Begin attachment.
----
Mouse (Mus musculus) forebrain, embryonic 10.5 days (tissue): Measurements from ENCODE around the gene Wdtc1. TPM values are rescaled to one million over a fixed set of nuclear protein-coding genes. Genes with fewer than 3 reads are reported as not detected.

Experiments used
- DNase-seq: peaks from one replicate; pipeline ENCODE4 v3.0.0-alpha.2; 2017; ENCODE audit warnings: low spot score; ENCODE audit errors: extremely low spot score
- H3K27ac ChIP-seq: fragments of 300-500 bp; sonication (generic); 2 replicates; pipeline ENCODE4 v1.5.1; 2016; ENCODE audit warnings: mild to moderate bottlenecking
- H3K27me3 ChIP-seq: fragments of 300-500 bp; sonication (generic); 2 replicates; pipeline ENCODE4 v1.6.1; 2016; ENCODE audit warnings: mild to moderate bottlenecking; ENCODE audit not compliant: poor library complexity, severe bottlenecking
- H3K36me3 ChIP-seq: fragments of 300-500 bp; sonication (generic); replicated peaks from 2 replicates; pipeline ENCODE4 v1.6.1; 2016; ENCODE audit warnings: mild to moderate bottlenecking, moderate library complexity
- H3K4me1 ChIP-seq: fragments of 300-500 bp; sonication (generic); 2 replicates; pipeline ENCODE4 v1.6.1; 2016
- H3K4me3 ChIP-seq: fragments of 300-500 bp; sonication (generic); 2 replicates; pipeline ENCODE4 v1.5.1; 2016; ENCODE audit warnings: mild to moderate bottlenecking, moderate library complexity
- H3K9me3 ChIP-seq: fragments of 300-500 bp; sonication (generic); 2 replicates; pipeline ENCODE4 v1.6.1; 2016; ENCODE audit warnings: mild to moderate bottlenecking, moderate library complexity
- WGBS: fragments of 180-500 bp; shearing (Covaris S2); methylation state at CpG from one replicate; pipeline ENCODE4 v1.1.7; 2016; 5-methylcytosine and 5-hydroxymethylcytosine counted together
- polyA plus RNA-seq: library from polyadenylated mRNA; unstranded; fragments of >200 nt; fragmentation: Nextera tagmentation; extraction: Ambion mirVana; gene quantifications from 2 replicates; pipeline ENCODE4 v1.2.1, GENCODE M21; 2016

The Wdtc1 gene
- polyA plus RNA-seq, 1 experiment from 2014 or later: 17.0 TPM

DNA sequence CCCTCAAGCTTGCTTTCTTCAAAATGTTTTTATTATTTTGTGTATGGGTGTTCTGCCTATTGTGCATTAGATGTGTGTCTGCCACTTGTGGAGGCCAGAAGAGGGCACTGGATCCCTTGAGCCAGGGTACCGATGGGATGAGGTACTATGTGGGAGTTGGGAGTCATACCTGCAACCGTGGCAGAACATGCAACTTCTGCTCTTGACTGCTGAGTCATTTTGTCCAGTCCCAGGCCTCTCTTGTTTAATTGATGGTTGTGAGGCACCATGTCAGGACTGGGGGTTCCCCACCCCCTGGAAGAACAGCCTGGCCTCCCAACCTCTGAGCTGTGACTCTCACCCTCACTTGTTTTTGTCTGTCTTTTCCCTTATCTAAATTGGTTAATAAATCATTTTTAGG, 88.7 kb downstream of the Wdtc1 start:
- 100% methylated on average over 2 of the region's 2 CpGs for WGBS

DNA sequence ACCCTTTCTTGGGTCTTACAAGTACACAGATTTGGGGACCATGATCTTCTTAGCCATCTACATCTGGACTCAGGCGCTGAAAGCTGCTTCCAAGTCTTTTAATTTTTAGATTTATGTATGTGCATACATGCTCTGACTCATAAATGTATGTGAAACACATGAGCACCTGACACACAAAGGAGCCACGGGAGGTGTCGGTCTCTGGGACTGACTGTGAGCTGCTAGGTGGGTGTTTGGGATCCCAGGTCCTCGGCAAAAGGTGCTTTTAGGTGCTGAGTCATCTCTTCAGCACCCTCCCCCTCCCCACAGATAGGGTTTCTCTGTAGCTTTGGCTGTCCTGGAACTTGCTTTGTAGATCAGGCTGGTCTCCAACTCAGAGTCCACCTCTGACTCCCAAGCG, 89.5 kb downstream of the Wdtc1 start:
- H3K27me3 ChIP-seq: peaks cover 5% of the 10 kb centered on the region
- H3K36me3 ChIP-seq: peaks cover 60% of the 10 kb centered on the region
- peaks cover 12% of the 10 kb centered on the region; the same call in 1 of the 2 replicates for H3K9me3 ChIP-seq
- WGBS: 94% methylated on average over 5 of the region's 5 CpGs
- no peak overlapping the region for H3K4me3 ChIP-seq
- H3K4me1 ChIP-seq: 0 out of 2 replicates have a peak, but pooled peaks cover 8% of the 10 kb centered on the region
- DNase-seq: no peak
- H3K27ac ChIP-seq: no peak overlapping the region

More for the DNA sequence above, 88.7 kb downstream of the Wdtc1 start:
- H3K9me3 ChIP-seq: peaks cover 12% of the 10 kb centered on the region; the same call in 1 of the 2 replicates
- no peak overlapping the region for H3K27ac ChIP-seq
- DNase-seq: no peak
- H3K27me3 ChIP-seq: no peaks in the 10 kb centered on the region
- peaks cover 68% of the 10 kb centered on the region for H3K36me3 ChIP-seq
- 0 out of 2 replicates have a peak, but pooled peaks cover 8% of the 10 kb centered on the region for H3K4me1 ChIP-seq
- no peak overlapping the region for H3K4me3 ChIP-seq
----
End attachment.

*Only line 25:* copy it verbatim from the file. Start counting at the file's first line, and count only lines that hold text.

More for the DNA sequence above, 88.7 kb downstream of the Wdtc1 start: